The American Red Cross offers courses in administering emergency oxygen, blood borne pathogens training, emergency medical response, first aid, and CPR/AED at multiple locations in south Florida, for a fee. For information, visit and enter your zip code.

Where a building or community does not employ security guards, staff members with other primary responsibilities may find security-guard training a useful skill set and credential. Schools that offer such training must be licensed by the Florida Department of Agriculture and Consumer Services. Applicants for a Florida Class D Security Guard License (for guards who don’t carry firearms) must complete 40 hours of training before submitting their application, or 24 hours before applying and 16 hours within the next six months. Other requirements to be licensed include fingerprinting, passing a written exam, and a background check. For information, visit http://www.securityguardtraining and click on Florida.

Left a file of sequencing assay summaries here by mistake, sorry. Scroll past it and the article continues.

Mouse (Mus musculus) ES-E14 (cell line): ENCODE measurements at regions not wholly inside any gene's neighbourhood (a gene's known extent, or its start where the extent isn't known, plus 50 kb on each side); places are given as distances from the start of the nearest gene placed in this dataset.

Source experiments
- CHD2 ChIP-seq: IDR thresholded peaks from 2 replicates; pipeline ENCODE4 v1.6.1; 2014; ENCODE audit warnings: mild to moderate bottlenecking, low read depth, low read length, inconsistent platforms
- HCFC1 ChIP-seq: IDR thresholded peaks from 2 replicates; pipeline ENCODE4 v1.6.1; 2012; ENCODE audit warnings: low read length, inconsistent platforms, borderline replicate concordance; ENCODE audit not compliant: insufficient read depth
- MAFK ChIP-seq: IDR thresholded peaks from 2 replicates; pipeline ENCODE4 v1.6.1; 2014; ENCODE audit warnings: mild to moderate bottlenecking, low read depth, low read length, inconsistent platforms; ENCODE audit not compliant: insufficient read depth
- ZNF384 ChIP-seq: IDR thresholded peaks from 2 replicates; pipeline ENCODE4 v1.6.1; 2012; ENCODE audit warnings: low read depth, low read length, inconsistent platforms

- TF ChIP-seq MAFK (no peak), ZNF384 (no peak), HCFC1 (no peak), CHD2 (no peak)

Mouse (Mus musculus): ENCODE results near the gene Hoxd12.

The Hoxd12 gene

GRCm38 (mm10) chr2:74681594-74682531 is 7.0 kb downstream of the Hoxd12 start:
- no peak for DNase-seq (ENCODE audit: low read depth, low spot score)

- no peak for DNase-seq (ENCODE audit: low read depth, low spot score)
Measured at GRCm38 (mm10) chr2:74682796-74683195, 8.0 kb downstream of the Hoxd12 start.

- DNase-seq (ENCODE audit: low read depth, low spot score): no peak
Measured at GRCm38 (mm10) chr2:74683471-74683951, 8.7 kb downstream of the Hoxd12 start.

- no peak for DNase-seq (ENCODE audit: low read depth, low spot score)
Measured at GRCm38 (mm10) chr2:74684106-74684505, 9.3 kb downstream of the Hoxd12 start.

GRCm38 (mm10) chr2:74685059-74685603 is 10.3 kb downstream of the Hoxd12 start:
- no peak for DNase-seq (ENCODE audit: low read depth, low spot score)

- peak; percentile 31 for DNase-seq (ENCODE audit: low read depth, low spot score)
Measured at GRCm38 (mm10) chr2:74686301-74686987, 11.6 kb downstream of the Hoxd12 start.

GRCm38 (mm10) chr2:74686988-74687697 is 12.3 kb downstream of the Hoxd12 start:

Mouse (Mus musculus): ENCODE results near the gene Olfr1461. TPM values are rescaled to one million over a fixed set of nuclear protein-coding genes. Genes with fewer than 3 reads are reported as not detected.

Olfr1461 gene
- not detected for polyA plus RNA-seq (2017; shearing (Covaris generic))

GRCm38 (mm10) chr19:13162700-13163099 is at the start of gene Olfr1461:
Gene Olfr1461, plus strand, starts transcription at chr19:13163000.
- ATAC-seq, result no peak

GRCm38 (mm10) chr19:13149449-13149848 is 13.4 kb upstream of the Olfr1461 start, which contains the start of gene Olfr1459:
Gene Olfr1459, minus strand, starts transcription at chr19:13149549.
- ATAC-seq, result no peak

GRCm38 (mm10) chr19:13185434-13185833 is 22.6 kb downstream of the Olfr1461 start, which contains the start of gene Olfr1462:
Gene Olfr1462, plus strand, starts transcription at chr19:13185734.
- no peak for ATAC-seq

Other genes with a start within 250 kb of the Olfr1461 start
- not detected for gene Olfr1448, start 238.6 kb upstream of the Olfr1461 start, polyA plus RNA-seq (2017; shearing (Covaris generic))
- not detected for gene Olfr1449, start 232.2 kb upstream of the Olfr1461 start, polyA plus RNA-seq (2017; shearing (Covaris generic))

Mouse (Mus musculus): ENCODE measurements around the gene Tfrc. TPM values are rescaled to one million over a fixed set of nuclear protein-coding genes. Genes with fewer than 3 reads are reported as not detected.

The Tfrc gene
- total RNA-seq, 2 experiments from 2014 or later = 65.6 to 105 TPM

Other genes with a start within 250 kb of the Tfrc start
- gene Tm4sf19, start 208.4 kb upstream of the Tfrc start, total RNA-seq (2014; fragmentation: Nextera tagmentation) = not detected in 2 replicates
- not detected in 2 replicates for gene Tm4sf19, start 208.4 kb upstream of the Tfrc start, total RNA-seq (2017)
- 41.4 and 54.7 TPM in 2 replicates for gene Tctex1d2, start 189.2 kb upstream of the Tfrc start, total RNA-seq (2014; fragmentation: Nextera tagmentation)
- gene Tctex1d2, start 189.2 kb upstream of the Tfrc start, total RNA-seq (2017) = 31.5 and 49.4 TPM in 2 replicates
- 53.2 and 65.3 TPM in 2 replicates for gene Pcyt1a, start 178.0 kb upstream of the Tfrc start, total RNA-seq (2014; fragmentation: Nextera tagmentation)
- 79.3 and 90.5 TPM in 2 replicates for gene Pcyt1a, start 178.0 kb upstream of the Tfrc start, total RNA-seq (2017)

Training at Boca Pointe

Boca Pointe is a 1,000-acre master-planned community located just outside the city of Boca Raton at the south end of Palm Beach County. It includes the Club at Boca Pointe, with an 18-hole, Jack Nicklaus-designed golf course; the Boardwalk commercial center; and over 4,000 residences within 29 separate villages. About 7,500 people live there. Housing types include condominiums, townhomes, garden villas, single-family homes of various sizes, and two assisted-living facilities.

Kathryn Danella is general manager of Boca Pointe Community Association (BPCA), the development’s master association. “We don’t manage any of the individual villages,” she explains. “Our responsibility is anything that affects the overall community.”

BPCA has a nine-person administrative staff, and outsources its landscape maintenance and guard functions. “If you’re contracting for services,” advises Danella, “make sure the vendors have on-going training for their employees. In your contract, demand that they offer it.”

AlliedBarton Security Services provides 55 people to staff BPCA’s entry gates and roving patrols. The landscape vendor has an 18-person staff.